KMP Prefix Table Notes

The Tricky Part Explained

A very popular implementation of the KMP(Knuth–Morris–Pratt) pattern searching algorithm is as follows:

// KMP pattern matching.
// Returns the index of the first occurrence of `pattern` in `data`.
// Returns (size_t)-1 if not found.
// The caller is responsible for allocating enough memory for lps_table.
template <typename T>
size_t KMPSearch(T* data, size_t data_size, T* pattern, size_t* lps_table, size_t pattern_size) {
    if (data_size < pattern_size || !pattern_size) return (size_t)-1;
    if (pattern_size == 1) {
        // just do a naive search
        for (size_t index = 0; index < data_size; index++) {
            if (*(data + index) == *pattern) {
                return index;
            }
        }
        return (size_t)-1;
    }
    // first build the lps table
    lps_table[0] = 0;
    size_t i = 0, j = 1;
    while (j < pattern_size) {
        if (pattern[i] == pattern[j]) {
            lps_table[j++] = ++i;
        }
        else {
            if (i) {
                i = lps_table[i - 1]; // <---- why can and should we do this?
            }
            else {
                lps_table[j] = 0;
                j++;
            }
        }
    }
    // now that the lps table has been built
    // begin the search
    i = 0;
    j = 0;
    while (i < data_size) {
        if (data[i] == pattern[j]) {
            i++;
            j++;
            if (j == pattern_size) {
                return i - pattern_size; // for single-target searches
                // emit (i-pattern_size); j = lps_table[j-1] // for multiple-target searches
            }
        }
        else {
            if (j) {
                j = lps_table[j - 1];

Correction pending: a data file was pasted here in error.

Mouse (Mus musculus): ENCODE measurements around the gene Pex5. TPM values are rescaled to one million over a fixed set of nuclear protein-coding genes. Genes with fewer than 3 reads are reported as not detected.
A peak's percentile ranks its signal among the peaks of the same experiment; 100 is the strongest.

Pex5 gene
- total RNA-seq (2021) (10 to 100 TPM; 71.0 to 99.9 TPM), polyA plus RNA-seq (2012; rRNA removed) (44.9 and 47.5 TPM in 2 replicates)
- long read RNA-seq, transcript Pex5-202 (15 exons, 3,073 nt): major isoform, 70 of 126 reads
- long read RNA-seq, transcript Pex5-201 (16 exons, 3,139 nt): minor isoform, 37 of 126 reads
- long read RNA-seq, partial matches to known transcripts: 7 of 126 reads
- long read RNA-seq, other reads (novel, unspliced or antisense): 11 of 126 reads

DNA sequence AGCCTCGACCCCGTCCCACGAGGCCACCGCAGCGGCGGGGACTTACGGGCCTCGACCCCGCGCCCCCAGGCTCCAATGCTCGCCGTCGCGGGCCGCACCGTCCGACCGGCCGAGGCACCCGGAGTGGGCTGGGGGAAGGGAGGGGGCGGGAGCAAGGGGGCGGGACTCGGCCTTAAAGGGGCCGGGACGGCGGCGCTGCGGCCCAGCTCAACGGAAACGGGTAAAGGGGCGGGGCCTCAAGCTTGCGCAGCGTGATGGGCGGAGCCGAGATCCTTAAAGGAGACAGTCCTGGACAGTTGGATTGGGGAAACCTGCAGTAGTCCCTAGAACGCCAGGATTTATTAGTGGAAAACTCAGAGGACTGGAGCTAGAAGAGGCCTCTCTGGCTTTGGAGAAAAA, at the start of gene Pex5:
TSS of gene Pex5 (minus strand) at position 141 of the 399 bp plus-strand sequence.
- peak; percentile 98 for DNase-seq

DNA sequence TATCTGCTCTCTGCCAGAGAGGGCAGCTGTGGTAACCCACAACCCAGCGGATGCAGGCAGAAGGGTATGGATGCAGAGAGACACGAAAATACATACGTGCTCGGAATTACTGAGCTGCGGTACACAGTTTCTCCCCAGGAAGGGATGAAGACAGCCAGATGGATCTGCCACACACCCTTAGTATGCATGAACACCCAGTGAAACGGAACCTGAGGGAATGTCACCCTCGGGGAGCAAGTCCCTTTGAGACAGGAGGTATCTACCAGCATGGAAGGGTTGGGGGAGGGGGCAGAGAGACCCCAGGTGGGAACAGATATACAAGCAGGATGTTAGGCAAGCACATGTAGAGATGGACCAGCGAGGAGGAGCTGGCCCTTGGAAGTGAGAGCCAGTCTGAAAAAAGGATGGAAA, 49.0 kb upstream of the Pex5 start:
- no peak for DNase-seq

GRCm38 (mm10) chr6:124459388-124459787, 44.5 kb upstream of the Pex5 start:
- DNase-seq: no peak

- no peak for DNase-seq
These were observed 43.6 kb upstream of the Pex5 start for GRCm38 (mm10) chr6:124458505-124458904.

}
            else {
                i++;
            }
        }
    }
    return (size_t)-1;
}

One tricky part of this implementation is when building the lps table, we’ll update i as follows:

i = lps_table[i - 1]; // <---- why can and should we do this?

Here are some of my own thoughts.

When pattern[i] != pattern[j], we know that:

\[\begin{align} Pattern_{i} &\neq Pattern_{j}\\ Pattern_{0...i-1} &= Pattern_{j-1-(i-1)...j-1} \end{align}\]

A…B are inclusive boundaries.

Next, we want to 1) start \(i_{next}\) after the second longest prefix suffix of \(Pattern_{0...j-1}\), which is shorter than \(Pattern_{0...i-1}\) (being the current longest), so that next time when the comparison pattern[i] == pattern[j] succeeds, 2) we are able to get the longest prefix suffix for \(Pattern_{0...j}\), which is:

\[Pattern_{0...i_{next}} (=Pattern_{j-i_{next}...j})\]

Now, questions are:

1) How do we find the longest prefix suffix shorter than \(Pattern_{0...i-1}\)?

We just refer to lps[i-1], it stores the length of the longest proper prefix suffix of \(Pattern_{0...i-1}\), which is shorter than \(Pattern_{0...i-1}\) itself.

2) By setting i to lps[i-1], how can we know that when pattern[i] == pattern[j] succeeds, we get another longest prefix suffix?

According to \((2)\), the longest prefix suffix of \(Pattern_{0...i-1}\) will also be \(Pattern_{j-1-(i-1)...j-1}\)’s longest prefix suffix, thus at the same time being the second longest prefix suffix for \(Pattern_{0...j-1}\) (Why?). Therefore, when a new comparison pattern[i] == pattern[j] succeeds, we get the longest prefix suffix for \(Pattern_{0...j}\).

Why?

We can prove this by contradiction. Assuming B is the longest prefix suffix of \(Pattern_{0...i-1}\) A and B is not the second longest prefix suffix of \(Pattern_{0...j-1}\), then there exists a second longest prefix suffix of \(Pattern_{0...j-1}\) C, which is longer than B and shorter than A. C is both a prefix of A and a suffix of \(Pattern_{j-1-(i-1)...j-1}\), and according to \((2)\), C is also a suffix of A, meaning C is a prefix suffix of A that’s longer than B, which contradicts the assumption that B is the longest prefix suffix of A. Q.E.D.

· Algorithm, KMP